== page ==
25 July 2011

Something rotten in paradise.....

Coming back from another entanglement with US bureacracy, I turned on the news Friday only to see it dominated by a country which is very rarely in the news, and then normally only in the travel section, the Republic of Norway. According to the latest rolling news coverage, a gunman had opened fire on a camp being attended by members of the youth organisation of the ruling Labour Party. I must admit to almost thinking I had been watching an episode of Fringe and had missed out some of the details. This kind of thing simply does not happen over there. Indeed Norway is often used by a variety of Guardian and Independent journos as almost a counteraction to the contention that their policies will lead to the excesses of Zimbabwe, Cuba or North Korea. Usually in conjunction with it's fellow Scandinavian countries, Denmark, Finland, and to a lesser degree in recent years, Sweden, Norway is seen as proof that the Ed Miliband/Compass model of high taxes, ever higher public expenditure, and squeezing the private sector to pay for 'better public services' can work. As I often say to such people, this area seems to be almost the only part of the World where such a philosophy works. (very much including the UK!)You could include Canada and possibly New Zealand but I'd argue particularly in the latter, the relative liberalisation of agriculture in the 1980's presided over a much greater liberalisation subsequently in other sectors.

Nevertheless, a challenge even if made by people with records as chequered as many Compass supporters and Guardian writers remains a valid one. What is the secret of Norway's success? My first encounter with the country came in the realms of Sport. In 1982, then manager of the England football team, the late Ron Greenwood emerged from one of the most, if not the most bizarre qualifying group ever, to qualify for the World Cup finals of that summer in Spain. Comprising England, Hungary, Switzerland, Romania and Norway, the group featured most of the sides beating each other. England lost in Basel and Bucharest (Romania have not lost to England as of now for 41 years) but co-favourites Hungary were vanquished convincingly in Budapest. Perhaps the most notorious result was the defeat by the unheralded Norwegians in Oslo 2-1, a match immortalised by the commentary of the late Bjorge Lillelien , to then Prime Minister Thatcher that 'your boys took a hell of a beating' Subsequently, Graham Taylor's misfortune at the hands of the Norwegians some 12 years later, and that team's Manager, Egil Olsen's foray into Premiership management with Wimbledon further intrigued me. Norway was considered something of a backwater, albeit one with a very high quality of life. Visitors of my acquaintance had reported tales of beer being more than 7 pounds a pint (indeed a group of Norwegians with whom I worked insisted on a pub crawl in the less than salubrious environs of Basildon, Essex due to the beer being 'so cheap'!) and despite the economic illiteracy of every Chancellor of the Exchequer regarding smoking for the last 30 years, even our own legislators have not been as virulently anti-smoking as the Norwegians - tales of 8 pounds (now more than 11!!) for a pack of cigarettes again fairly legion.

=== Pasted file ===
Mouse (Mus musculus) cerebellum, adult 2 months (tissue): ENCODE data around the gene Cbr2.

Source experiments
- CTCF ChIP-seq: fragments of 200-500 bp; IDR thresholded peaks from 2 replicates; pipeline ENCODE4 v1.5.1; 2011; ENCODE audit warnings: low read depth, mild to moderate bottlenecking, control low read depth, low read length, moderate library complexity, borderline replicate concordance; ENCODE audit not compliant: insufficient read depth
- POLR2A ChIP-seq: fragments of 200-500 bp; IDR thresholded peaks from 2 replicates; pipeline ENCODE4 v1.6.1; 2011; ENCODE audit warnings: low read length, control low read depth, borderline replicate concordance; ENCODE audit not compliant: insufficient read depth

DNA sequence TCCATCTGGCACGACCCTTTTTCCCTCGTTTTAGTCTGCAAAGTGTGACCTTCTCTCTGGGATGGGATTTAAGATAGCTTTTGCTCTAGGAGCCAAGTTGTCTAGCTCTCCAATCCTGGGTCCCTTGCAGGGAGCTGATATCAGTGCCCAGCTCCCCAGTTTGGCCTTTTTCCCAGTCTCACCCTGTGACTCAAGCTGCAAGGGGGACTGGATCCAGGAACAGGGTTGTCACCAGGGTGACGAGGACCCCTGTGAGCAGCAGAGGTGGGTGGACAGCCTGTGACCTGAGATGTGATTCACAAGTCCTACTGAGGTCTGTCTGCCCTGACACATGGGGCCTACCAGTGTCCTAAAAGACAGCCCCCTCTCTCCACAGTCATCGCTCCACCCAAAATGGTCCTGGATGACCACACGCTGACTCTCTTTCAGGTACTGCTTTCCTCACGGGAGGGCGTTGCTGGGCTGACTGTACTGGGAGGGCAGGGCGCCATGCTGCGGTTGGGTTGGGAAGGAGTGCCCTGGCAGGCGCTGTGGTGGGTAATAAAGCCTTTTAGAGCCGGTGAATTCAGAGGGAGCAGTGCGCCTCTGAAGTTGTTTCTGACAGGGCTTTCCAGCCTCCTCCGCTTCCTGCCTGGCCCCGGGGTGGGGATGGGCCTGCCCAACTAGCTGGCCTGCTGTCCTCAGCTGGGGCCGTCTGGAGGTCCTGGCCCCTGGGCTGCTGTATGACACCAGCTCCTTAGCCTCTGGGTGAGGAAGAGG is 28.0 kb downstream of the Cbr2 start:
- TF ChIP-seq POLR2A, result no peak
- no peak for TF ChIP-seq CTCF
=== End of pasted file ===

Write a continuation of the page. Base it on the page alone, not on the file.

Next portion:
So, what was the secret? Well, the discovery of North Sea Oil was a boon for the two countries under whose waters it was found, that being Norway and the UK. However, unlike the UK, Norway chose to reinvest its massive windfall into World Stock markets, establishing one of the first (indeed possibly the only) 'Sovereign Wealth fund' in Europe, currently the world's second largest. It is estimated that the country has sufficient founds already established to pay policing costs for the next five centuries, the army for the next 1000 years and other such statistics. It's Gini coefficient marking the disparity between the lowest paid and highest paid is also the lowest in the world. Foreign Policy magazine ranks Norway last of all on its 'Failed states' index, citing it as the most stable country in the World. Norway ranks high on every quality of life indicator one cares to mention. Indeed it was slightly jarring to find the Freedom House listing the country in its 'Human Rights' report at all, let alone making its listings incongruously alphabetic (think which country comes before it in the alphabet?) For those arguing that Norway acts as a model for the UK, however, bear in mind, it's significantly smaller population, much greater degree of racial hegemony and the fact it is not in the EU.( for me the crucial reason for its prosperity)